Restaurants nationwide find themselves on the brink, their financial reserves depleted in the aftermath of the COVID-19 pandemic and a soaring cost of living crisis that has wreaked havoc on the industry.
The hospitality sector is in disarray, as numerous restaurant proprietors report a significant decline in patronage, severely denting their profits and compelling some to shutter their establishments.
One business owner feeling the acute financial pressure is Chand Sahrawat, who oversees Cassia, KOL, and French Café. She revealed that the COVID-19 pandemic wiped out hundreds of thousands of dollars in savings, leaving them with no cushion for the current challenges. Sahrawat explained, “We’ve drained nearly $600,000 in savings during COVID. We are now looking at topping that up through our mortgages, but there’s a limit to how far we can stretch that.”
This situation has unfolded as customer numbers rapidly dwindle, with New Zealanders tightening their belts to cope with rising mortgage and living expenses. Sahrawat empathized with their predicament, stating, “We are down by about 50 percent in terms of customer footfall, but we don’t blame the customers. Everyone’s dealing with high mortgages, struggling to make ends meet, and when you’re worried about keeping a roof over your head, dining out becomes a luxury.”
She went on to emphasize the precarious financial state of many businesses, noting, “Our savings have vanished, and there’s not much left to fall back on. We genuinely hope those who can afford it will come out and support the hospitality industry.”
Sahrawat expressed concerns that if the upcoming holiday season does not meet expectations, numerous businesses could face closure. She urged those with the means to do so to dine out when they desire a treat, suggesting, “There are behavioral changes to be made. Some evenings, you might want to order UberEATS and stay at home, which became a habit during COVID. With more people working from home, it’s easy to forget those Friday drinks with friends. Making a conscious effort to go out and socialize instead of ordering takeout can make a difference.”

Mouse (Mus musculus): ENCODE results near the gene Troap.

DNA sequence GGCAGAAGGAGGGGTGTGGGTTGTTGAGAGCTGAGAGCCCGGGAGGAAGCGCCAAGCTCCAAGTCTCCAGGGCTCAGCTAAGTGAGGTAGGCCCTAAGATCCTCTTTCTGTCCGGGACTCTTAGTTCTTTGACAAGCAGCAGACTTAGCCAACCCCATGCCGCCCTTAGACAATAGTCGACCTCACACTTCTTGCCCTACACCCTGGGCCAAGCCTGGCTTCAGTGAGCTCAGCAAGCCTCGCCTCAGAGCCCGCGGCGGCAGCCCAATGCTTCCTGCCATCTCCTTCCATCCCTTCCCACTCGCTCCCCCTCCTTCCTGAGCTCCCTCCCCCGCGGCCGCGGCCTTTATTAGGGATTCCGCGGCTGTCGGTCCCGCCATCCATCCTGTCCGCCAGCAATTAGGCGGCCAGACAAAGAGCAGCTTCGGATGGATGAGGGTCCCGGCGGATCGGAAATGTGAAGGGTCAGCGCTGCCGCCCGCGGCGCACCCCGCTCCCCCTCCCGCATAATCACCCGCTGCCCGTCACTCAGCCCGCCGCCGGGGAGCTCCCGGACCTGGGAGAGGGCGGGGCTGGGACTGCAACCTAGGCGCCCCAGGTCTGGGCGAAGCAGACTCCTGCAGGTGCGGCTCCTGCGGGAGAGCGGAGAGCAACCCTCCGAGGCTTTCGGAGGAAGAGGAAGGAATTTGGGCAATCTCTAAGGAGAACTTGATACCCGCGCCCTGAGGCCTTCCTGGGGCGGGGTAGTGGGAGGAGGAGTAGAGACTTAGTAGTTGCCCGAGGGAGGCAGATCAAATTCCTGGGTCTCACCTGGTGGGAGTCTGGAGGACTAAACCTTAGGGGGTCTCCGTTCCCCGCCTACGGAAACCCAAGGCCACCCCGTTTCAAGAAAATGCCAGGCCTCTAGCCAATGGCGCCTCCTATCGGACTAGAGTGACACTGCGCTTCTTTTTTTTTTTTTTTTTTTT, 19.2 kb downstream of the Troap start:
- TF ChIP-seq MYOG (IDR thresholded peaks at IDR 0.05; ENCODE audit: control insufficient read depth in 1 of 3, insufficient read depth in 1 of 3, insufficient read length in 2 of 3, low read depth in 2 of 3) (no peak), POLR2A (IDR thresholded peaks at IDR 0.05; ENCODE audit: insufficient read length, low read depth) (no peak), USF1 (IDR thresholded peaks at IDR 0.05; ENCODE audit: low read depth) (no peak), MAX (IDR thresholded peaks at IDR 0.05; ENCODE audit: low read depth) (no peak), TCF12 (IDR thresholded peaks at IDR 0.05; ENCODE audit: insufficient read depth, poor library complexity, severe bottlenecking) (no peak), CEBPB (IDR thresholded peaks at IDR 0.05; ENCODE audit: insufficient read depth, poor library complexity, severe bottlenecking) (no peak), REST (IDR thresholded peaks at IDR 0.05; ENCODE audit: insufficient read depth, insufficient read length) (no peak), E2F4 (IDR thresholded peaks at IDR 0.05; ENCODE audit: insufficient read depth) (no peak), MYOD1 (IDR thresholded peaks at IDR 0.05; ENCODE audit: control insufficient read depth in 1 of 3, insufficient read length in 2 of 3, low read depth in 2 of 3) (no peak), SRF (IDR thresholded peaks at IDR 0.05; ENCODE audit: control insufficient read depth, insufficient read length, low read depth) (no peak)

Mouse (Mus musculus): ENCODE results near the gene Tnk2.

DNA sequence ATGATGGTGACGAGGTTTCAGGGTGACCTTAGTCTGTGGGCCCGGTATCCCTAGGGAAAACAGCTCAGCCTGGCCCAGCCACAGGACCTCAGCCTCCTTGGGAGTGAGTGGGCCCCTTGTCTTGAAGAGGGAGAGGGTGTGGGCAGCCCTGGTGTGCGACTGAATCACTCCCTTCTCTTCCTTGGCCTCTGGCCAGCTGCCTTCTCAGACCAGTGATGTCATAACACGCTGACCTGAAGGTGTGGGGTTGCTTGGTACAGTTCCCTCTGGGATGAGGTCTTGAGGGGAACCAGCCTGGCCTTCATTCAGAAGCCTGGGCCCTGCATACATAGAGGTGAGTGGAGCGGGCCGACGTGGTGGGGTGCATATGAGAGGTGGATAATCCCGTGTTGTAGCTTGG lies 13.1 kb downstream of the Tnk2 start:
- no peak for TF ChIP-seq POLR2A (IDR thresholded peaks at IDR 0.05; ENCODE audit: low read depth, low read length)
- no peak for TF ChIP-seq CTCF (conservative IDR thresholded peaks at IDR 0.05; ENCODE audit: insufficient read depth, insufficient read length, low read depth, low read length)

Sahrawat’s concerns are not isolated. The Restaurant Association stated that its members are grappling with a decline in customers and escalating food and labor costs. CEO Marisa Bidois explained that the industry heavily relies on discretionary spending, making it vulnerable when people tighten their belts. A recent survey of members revealed that 35 percent of respondents found “managing the customer downturn” to be the most pressing issue.
Bidois further highlighted the challenges facing the industry, including concerns about managing labor and food costs, staff shortages, and fixed operating expenses. Business confidence has also taken a hit, with 43 percent of respondents believing that conditions will remain unchanged in the next year, while 30 percent anticipate a worsening situation. Only 27 percent maintain optimism for improvements in the coming year.
Bidois emphasized the industry’s resilience and adaptability, as businesses craft enticing specials and unique dining events to attract and retain customers. While some hope for a revival in the Christmas and Summer trading season, the immediate challenges faced by many establishments are undeniable, with uncertainty prevailing in the face of turbulent economic waters.